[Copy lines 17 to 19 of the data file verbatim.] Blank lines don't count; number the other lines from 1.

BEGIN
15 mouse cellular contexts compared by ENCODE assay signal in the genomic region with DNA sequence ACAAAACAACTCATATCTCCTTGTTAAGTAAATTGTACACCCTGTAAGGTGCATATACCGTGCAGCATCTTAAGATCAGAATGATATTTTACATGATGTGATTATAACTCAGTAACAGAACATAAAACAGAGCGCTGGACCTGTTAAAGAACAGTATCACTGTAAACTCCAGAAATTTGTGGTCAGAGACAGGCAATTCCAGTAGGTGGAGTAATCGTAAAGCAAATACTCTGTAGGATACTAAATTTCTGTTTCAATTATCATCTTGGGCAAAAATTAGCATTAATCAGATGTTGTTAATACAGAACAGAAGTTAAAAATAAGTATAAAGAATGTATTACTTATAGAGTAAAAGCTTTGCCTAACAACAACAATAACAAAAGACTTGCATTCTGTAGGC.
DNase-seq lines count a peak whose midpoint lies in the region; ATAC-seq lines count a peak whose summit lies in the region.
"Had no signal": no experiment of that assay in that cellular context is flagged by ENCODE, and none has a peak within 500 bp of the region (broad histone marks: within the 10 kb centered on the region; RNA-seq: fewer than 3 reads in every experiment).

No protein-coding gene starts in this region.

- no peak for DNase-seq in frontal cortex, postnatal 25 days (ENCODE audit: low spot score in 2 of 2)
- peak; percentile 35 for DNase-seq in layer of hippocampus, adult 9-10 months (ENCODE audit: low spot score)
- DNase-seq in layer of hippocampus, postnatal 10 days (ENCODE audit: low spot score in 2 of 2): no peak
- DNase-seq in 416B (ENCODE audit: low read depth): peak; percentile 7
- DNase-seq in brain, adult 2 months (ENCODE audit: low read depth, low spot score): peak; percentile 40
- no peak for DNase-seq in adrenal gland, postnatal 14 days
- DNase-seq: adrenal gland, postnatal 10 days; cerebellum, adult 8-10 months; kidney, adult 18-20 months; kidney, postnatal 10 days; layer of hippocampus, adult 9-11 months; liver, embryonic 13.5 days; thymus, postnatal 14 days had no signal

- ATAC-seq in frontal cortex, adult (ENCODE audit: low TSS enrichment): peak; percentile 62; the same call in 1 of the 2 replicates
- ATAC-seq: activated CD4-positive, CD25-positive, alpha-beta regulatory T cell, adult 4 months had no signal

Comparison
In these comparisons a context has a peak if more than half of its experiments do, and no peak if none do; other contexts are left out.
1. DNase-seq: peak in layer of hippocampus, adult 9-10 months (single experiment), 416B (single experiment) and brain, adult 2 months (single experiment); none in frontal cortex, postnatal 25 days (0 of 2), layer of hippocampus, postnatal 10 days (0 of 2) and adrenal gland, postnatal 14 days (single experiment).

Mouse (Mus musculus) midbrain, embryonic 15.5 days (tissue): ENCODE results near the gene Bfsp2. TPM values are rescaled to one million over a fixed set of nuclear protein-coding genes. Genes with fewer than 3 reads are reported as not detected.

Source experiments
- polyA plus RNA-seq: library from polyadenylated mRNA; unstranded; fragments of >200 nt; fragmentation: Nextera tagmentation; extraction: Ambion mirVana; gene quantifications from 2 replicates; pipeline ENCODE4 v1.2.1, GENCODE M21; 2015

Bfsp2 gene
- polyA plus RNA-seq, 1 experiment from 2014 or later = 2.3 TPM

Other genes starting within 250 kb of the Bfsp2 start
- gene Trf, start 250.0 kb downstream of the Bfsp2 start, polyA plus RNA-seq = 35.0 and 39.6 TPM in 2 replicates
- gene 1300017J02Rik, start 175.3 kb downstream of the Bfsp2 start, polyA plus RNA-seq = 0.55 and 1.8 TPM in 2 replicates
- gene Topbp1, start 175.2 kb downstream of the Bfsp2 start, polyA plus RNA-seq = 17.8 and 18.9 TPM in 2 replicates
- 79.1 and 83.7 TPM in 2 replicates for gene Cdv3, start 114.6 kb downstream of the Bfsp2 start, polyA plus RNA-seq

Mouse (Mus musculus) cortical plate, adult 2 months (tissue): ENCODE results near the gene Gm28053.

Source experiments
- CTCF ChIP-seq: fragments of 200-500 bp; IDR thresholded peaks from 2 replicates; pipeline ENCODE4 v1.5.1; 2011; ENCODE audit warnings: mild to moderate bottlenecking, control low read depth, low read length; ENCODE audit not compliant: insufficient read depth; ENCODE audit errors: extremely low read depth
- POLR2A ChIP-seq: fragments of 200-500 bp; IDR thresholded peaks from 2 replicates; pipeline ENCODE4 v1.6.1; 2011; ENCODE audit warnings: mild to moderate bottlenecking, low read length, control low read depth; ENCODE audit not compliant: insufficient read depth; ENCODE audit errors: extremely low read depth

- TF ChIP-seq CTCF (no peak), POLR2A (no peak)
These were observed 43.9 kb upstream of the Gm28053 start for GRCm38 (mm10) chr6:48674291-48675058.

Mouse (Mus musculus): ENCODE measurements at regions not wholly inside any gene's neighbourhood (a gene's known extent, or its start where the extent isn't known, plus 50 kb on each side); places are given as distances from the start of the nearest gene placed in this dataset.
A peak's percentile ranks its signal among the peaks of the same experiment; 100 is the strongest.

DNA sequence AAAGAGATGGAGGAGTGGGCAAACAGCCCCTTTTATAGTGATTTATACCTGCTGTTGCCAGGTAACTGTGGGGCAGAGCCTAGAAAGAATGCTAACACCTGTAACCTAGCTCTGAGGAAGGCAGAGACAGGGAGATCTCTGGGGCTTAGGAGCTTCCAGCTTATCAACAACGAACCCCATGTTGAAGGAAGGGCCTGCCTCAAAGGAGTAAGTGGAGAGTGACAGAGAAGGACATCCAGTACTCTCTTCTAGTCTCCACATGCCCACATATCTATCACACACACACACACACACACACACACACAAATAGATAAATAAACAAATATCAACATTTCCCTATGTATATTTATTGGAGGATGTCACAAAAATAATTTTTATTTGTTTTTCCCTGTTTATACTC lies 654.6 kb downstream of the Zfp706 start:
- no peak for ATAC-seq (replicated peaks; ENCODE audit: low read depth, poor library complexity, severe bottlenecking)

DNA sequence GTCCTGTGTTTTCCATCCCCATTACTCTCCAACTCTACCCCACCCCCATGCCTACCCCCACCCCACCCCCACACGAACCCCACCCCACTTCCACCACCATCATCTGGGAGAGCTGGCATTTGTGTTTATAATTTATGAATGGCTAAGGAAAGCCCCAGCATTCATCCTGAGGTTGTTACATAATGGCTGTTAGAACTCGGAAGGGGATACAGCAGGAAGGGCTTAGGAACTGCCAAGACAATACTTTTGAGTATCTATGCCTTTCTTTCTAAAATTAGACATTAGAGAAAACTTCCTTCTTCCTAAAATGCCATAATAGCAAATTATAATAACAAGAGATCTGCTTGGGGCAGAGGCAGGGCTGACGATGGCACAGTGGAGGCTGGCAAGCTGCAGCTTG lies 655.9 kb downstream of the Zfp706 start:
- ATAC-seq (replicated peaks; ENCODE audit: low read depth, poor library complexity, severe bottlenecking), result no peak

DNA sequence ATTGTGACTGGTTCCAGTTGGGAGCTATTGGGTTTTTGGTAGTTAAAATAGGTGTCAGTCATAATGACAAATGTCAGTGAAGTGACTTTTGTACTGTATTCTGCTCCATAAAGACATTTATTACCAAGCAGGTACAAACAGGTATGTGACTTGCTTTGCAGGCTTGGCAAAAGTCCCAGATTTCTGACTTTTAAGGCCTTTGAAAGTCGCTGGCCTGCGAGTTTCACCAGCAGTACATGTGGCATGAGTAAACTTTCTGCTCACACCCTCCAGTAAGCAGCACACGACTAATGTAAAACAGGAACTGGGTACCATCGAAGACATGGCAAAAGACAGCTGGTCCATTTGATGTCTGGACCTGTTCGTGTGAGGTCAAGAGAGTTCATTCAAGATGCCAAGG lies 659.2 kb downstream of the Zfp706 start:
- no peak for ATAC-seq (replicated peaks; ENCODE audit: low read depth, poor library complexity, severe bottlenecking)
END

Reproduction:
Mouse (Mus musculus) midbrain, embryonic 15.5 days (tissue): ENCODE results near the gene Bfsp2. TPM values are rescaled to one million over a fixed set of nuclear protein-coding genes. Genes with fewer than 3 reads are reported as not detected.

Source experiments
- polyA plus RNA-seq: library from polyadenylated mRNA; unstranded; fragments of >200 nt; fragmentation: Nextera tagmentation; extraction: Ambion mirVana; gene quantifications from 2 replicates; pipeline ENCODE4 v1.2.1, GENCODE M21; 2015